Angels & Assholes for July 20, 2018

Hi, Kids!

Earlier this week I posted a little ditty about my horribly failed attempt to seek employment as a “School Guardian” – a state mandated security program which will place armed civilians in elementary schools throughout the Volusia County School District.

Well, as the Dude said, “New shit has come to light, man.”

Don’t ask me how, but at the end of the day, I just knew it was going to be my fault.

I just didn’t know how it was going to be my fault.

After being among the first to submit a resume to the Volusia County Sheriff’s Office in May – I received two very informative telephone calls confirming my qualifications for the Guardian position – and was directed to complete the School District’s on-line application.

I then received a personal email from Sheriff Mike Chitwood which confirmed, “I will forward (the resume) to the School Board” – and I proceeded to complete the on-line application.   

On June 16th I received electronic confirmation that my application had been received by the District.

Now, I’m told my name never appeared on “the list.”

According to a district official, “The notice you received was that the application was complete as you submitted it and modified it on June 19th.  I do not know why your name was not on the list except that you didn’t click the button to apply for positions.”

 Welcome to the Twilight Zone. . .   

I’m going to accept this bureaucratic loop-talk for what it is and chalk-up the whole weird experience as “my fault” – because I’m absolutely certain that no publicly-funded government entity would stoop to denying our precious children, teachers and staff the benefit of four decades of advanced training and hard-earned experience out of some malicious attempt to retaliate against my frequent biting criticism of the machinations of Volusia County government.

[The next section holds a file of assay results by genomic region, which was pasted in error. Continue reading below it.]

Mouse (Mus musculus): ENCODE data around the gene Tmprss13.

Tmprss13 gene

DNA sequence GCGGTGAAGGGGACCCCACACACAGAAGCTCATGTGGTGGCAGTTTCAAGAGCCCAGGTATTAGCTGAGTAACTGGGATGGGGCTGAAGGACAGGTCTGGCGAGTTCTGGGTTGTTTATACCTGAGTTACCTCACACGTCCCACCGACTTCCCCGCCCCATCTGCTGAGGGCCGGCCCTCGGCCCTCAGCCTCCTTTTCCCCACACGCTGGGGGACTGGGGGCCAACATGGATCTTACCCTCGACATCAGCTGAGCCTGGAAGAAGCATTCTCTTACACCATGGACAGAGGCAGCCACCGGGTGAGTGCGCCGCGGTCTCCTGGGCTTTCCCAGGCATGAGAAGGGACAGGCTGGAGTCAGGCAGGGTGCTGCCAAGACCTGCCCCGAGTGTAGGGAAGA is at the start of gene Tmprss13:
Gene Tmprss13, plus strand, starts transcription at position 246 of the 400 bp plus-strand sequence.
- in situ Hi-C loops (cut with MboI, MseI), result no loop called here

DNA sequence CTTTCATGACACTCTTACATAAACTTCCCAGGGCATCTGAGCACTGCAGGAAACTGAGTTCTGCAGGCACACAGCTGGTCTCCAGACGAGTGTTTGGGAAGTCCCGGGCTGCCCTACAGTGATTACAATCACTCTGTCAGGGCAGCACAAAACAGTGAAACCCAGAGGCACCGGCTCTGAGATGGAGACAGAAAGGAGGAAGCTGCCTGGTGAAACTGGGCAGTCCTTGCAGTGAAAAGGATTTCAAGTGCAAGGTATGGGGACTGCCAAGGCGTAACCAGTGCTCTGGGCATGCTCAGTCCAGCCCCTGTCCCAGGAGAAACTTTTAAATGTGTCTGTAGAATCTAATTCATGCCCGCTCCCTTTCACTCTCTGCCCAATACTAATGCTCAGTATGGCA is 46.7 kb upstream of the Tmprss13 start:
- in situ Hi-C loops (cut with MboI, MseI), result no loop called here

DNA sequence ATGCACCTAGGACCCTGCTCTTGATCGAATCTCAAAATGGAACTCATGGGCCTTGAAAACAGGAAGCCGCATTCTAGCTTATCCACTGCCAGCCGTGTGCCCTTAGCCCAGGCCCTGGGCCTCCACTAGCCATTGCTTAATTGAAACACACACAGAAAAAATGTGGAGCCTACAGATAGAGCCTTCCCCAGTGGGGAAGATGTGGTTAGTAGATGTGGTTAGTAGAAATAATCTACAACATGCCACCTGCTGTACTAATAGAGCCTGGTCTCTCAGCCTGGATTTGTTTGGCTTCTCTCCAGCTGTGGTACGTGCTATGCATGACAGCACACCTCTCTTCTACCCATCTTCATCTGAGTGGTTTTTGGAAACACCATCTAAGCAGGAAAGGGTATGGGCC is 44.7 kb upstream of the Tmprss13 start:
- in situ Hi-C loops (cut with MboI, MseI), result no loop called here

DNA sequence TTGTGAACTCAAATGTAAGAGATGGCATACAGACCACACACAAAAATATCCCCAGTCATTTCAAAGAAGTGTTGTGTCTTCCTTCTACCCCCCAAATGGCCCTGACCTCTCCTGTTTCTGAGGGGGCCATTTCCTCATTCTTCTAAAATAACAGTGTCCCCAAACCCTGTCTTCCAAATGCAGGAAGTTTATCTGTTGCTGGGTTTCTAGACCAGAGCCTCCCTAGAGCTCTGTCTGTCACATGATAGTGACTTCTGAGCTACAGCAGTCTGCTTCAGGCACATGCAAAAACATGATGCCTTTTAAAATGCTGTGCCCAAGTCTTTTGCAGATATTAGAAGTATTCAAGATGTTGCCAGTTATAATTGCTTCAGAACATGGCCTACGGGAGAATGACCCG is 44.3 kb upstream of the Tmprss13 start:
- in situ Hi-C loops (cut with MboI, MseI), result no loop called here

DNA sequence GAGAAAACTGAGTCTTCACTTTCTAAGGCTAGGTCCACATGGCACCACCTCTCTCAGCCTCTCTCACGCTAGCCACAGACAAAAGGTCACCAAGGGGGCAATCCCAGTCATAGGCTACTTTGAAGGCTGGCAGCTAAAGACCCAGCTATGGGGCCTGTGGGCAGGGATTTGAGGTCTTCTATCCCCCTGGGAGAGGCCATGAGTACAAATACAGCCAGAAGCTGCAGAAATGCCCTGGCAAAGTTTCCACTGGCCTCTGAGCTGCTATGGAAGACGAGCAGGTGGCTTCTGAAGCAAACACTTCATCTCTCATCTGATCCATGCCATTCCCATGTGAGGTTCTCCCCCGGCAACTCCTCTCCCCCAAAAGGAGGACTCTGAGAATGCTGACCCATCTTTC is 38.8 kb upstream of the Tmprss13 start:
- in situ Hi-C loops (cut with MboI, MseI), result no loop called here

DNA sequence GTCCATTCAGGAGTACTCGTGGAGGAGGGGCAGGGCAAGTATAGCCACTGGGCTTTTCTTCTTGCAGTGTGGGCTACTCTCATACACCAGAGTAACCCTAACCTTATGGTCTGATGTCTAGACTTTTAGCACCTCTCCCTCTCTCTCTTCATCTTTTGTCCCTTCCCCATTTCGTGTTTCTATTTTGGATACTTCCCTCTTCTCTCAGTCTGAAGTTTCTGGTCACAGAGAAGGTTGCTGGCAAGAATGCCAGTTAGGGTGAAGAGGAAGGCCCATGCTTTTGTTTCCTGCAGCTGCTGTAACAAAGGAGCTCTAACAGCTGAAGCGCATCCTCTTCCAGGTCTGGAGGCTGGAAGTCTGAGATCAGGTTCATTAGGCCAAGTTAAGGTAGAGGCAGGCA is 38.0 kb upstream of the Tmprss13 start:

Or because “the button” wasn’t clicked.

Because that would be morally and ethically wrong – if not demonstrably negligent, right?

Right.

But I still want answers.  The stakes are too high.

This vitally important program is the underfunded brainchild of our state legislature – who, while facing withering pressure in the aftermath of the tragedy at Marjorie Stoneman Douglas High School, opted for a mandate that hires, trains and deploys a hybrid of armed civilians and sworn law enforcement officers to every school in the State of Florida.

Among the myriad issues hamstringing this imperative is the fact our School Board can’t seem to figure out how to adequately fund the program – leaving them groveling to Volusia County – and now the municipalities – for spare change like those ubiquitous wandering mendicants at any major intersection in the Halifax area.

mandate mendicant

Despite massive reserve funds, the Volusia County Council paid tacit lip service and threw a paltry $500K at the problem – and Deltona, which hosts some nine school campuses, isn’t chipping in a dime.